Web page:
Is Handgrip Strength a Useful Measure to Evaluate Lower Limb Strength and Functional Performance in Older Women?
Received 10 March 2020
Accepted for publication 29 April 2020
Published 30 June 2020 Volume 2020:15 Pages 1045—1056
Checked for plagiarism Yes
Review by Single anonymous peer review
Peer reviewer comments 3
Editor who approved publication: Dr Richard Walker
Andre Luiz Felix Rodacki,1 Natália Boneti Moreira,2 Arthur Pitta,1 Renata Wolf,1 Jarbas Melo Filho,1 Cintia de Lourdes Nahhas Rodacki,1,3 Gleber Pereira1
1Department of Physical Education, Federal University of Parana, Curitiba, Brazil; 2Department of Physiotherapy Prevention and Rehabilitation, Federal University of Parana, Curitiba, Brazil; 3Department of Physical Education, Paraná Technological Federal University, Paraná, Curitiba, Brazil
Correspondence: Andre Luiz Felix Rodacki
Centro de Estudos do Comportamento Motor (CECOM), Universidade Federal do Paraná. Centro Politécnico, Jardim Botânico, Curitiba, PR, Brasil
Tel| Fax +55 041 3360-4322
Aim: This study aimed to determine the association of handgrip strength with isometric and isokinetic strength (hip, knee and ankle extensor/flexor muscles), and functional capacity in older women.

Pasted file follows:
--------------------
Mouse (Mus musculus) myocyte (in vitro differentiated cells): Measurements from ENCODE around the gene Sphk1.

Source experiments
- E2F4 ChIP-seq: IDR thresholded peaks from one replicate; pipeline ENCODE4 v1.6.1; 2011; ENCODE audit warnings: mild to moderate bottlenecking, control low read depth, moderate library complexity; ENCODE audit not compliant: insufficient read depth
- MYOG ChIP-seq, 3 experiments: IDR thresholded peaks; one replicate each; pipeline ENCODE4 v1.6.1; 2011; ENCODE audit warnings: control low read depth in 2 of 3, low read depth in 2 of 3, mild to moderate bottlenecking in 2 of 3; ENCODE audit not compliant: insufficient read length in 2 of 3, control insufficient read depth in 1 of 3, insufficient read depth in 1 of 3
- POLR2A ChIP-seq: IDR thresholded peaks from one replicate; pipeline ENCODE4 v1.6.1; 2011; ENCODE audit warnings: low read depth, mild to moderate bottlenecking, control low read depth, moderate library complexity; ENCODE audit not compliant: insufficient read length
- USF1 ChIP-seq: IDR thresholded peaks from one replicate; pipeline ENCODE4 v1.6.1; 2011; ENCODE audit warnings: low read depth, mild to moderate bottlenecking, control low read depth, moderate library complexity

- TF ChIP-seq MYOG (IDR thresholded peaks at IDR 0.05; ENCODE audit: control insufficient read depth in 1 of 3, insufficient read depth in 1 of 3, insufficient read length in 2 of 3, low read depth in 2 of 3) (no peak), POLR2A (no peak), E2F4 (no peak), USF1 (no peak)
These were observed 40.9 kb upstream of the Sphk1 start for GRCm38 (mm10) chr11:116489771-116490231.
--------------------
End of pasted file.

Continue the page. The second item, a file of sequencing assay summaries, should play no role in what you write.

Methods: The handgrip strength and lower limb strength of 199 older women (60– 86 years) were measured using JAMAR and BIODEX dynamometers, respectively. Time Up and Go, Five-times-sit-to-stand and 6m-walk functional tests were evaluated. Pearson correlations were used to determine the relationship between variables. Regression analysis was applied to identify if HS was able to predict TUG performance. The effect of age was analyzed by splitting the participants in a group of older women (OLD; from 60 to 70 years old) and very old women (from 71 to 86 years old).
Results: The HS and isometric/isokinetic strength correlations were negligible/low and, in most cases, were non-significant. The correlation between handgrip strength and functional tests also ranged predominantly from negligible (r=0.0 to 0.3) to low (r=0.3 to 0.5), irrespective of the group age. The handgrip strength was not able to explain the variance of the TUG performance.
Conclusion: Generalizing handgrip strength as a practical and straightforward measure to determine lower limbs and overall strength, and functional capacity in older women must be viewed with caution. Handgrip strength and standard strength measures of the lower limbs and functional tests present a negligible/low correlation.
Keywords: aged, muscle strength, handgrip, functional capacity
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